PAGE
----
Ex-Hyde Park bomb suspect John Downey held over double murder
John Downey, the man formerly suspected of the Hyde Park bombing '“ and whose case sparked the on-the-run letters scandal '“ is being held over a double murder.
Efforts are being made to extradite the 66-year-old from the Republic of Ireland to face charges in Northern Ireland relating to the killing of two UDR men in the 1970s.
The news broke last night, the very same day The News Letter obtained confirmation that Sinn Fein negotiator Sean ‘Spike’ Murray is not to face any charges in relation to an alleged post-ceasefire plot to import guns from Florida.
The revelation about Mr Murray comes just as Mr Murray is set to take part in a panel discussion with a senior PSNI officer.
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Mr Downey walked free from court over four years ago as he prepared to face a trial in relation to the killing of four soldiers in a bombing in 1982 in central London’s Hyde Park – something he denied any involvement in.
The Donegal-based man had been arrested at Gatwick Airport whilst travelling on a holiday, but the case against him collapsed when it was revealed that he had received a written assurance from former Prime Minister Tony Blair’s government that he was not actively wanted.
The killings which he is now being held in relation to are that of Lance Corporal Alfred Johnston and Private James Eames.
After Mr Downey’s Hyde Park case collapsed, it was revealed that a raft of republican former on-the-runs had received similar “comfort letters” assuring them they are not wanted.
Last night the PSNI said: “Detectives from An Garda Siochana have today arrested a 66-year-old man in Donegal on suspicion of the murder of two UDR soldiers in 1972 and on suspicion of aiding and abetting an explosion.
“The arrest was made under a European Arrest Warrant as part of a joint operation with the Police Service of Northern Ireland.
“He is expected to appear at Dublin High Court tomorrow afternoon (Tuesday).”
The statement continued in the name of Detective Chief Inspector John Caldwell, from the PSNI’s Major Investigation Team, who said “today’s arrest demonstrates the benefits of joint working between police forces and other national partner agencies”.
The PPS said in a statement: “Following careful consideration of all available evidence, a decision has been taken to prosecute one person for the offence of murder and for aiding and abetting the causing of an explosion.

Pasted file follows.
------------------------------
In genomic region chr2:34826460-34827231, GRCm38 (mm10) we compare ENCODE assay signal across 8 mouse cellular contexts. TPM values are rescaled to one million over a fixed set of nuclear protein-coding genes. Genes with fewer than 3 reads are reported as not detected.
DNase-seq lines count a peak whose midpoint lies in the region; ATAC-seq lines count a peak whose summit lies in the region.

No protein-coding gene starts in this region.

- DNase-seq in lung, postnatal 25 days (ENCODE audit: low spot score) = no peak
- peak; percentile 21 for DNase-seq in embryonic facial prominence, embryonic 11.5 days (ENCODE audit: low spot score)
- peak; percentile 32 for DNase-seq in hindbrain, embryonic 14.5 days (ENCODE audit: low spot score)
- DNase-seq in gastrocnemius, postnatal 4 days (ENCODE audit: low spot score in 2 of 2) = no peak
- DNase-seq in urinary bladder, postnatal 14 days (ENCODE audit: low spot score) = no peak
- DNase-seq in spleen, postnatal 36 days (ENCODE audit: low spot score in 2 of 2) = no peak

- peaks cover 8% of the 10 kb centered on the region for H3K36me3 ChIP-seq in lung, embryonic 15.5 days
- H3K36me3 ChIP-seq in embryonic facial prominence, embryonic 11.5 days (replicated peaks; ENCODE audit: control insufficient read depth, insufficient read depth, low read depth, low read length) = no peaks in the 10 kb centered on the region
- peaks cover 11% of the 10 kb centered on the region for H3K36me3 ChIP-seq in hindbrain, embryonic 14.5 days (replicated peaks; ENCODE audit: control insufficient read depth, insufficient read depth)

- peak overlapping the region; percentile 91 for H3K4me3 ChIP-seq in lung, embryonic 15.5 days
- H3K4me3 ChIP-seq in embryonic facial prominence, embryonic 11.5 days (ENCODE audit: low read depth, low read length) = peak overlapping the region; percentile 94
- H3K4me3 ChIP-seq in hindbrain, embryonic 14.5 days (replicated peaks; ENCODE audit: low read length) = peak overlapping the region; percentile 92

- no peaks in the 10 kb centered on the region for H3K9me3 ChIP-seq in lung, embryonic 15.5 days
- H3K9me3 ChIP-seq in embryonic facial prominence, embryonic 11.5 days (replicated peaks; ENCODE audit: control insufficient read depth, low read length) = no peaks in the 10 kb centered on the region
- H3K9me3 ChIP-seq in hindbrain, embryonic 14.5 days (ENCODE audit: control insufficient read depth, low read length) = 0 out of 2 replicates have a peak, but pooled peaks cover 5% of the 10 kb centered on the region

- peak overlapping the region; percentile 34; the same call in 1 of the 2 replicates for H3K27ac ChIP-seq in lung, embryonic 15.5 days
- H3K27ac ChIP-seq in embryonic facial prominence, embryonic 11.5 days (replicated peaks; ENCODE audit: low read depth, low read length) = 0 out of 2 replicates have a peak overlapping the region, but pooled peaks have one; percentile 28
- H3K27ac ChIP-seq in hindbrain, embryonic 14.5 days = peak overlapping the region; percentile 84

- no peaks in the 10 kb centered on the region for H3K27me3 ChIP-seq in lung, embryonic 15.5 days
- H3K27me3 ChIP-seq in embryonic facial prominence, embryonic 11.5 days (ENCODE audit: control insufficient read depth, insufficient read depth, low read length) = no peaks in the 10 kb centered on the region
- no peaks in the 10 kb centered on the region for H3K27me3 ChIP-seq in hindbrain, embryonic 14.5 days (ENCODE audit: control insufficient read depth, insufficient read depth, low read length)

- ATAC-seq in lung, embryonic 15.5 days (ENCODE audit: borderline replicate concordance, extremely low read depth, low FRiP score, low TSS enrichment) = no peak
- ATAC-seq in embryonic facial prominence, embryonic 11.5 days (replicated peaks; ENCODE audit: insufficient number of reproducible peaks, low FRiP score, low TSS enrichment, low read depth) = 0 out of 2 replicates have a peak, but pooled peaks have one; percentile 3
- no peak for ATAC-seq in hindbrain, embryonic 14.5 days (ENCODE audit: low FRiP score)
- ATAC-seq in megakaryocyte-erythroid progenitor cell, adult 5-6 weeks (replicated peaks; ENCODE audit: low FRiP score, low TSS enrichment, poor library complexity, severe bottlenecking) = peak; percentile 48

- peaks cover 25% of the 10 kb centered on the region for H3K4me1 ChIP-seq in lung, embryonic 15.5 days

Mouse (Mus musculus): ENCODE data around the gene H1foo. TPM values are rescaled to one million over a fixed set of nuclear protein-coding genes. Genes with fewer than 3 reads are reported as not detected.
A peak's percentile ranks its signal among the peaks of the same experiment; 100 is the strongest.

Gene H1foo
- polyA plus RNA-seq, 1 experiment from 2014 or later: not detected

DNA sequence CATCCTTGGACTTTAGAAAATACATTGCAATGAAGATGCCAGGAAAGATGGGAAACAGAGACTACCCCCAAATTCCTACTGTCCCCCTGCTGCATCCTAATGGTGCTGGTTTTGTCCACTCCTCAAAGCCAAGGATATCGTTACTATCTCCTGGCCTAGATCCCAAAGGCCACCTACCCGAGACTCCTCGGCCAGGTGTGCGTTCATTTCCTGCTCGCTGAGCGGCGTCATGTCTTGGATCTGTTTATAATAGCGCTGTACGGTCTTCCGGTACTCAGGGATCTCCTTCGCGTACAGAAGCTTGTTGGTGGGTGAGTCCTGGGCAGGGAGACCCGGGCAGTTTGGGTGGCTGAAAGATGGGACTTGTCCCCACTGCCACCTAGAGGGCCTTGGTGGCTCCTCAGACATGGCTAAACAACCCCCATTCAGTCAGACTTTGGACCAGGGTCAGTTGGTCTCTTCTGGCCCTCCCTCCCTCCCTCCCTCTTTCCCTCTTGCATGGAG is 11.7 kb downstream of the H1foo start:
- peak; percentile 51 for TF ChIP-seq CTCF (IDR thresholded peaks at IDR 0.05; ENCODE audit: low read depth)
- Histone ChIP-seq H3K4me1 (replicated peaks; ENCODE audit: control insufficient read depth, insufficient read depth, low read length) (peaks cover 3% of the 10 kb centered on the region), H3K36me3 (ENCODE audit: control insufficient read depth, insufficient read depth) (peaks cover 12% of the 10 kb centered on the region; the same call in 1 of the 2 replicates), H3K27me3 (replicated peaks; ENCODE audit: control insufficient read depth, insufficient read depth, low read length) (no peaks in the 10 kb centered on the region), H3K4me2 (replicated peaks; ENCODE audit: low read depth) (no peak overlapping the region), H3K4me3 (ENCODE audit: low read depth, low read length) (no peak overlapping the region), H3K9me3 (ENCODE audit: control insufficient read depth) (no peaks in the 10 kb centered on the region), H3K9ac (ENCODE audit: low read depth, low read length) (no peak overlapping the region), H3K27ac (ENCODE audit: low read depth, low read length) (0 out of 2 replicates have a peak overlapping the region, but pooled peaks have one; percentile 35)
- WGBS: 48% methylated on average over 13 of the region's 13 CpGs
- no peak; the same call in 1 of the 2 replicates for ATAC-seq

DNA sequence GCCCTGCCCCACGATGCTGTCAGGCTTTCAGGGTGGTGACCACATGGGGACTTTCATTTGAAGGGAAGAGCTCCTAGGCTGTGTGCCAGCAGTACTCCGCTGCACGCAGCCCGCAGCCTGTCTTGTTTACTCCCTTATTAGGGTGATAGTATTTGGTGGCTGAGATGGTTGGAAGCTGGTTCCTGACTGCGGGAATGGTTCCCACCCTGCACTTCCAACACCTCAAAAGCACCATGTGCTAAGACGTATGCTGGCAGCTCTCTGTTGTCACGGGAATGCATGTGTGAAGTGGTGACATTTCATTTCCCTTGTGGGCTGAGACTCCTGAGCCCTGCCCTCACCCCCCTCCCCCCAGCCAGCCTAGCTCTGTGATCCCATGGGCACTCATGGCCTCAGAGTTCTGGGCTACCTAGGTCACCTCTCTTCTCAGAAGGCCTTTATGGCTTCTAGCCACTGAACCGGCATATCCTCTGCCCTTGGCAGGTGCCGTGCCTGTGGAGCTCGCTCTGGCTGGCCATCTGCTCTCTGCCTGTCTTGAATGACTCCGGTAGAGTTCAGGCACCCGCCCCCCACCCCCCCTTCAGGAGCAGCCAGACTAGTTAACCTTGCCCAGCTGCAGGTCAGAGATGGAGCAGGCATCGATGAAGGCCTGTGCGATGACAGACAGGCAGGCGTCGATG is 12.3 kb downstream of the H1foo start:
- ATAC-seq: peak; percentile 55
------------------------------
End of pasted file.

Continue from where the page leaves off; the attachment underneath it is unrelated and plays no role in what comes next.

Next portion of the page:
“Extradition proceedings were initiated in the High Court in Dublin today (Monday November 5, 2018) to seek the extradition of one man from the Republic of Ireland for trial in Northern Ireland.
“One man was subsequently arrested in County Donegal this evening and is due to appear in court in Dublin tomorrow [Tuesday].”
The PSNI said Lance Corporal Johnston was a father of four, and Private James Eames was a father of three.
It said both men died when a device exploded in a car they were checking on the Irvinestown Road, Cherrymount, Enniskillen in 1972, adding: “The PSNI investigation into these murders remains active.”
The Conflict Archive on the Internet (run by the Province’s two universities), lists their deaths as being on August 26 that year, though other sources give dates which are different by a couple of days.
Of the fatalities, it states: “Killed by remote controlled bomb, hidden in abandoned car, detonated when Ulster Defence Regiment patrol approached, Cherrymount.”
It describes James Eames as being 33, and Alfred Johnston as 32.
The book Lost Lives, a compendium of Troubles deaths, concurs. It said the former was a post office engineer and the latter a butcher.
It adds that their funerals were attended by Northern Ireland Secretary William Whitelaw. Both men are listed as Protestant.
It says they had been returning to Enniskillen as part of a four-man patrol after carrying out security duties at an electricity substation.
It further states that 13 men of the 97th Battery Field Regiment were also caught in the explosion as they passed, and that their four-ton truck was blown about 30 yards along the road, causing injuries.
It is understood the families of the two UDR men are being kept informed of developments.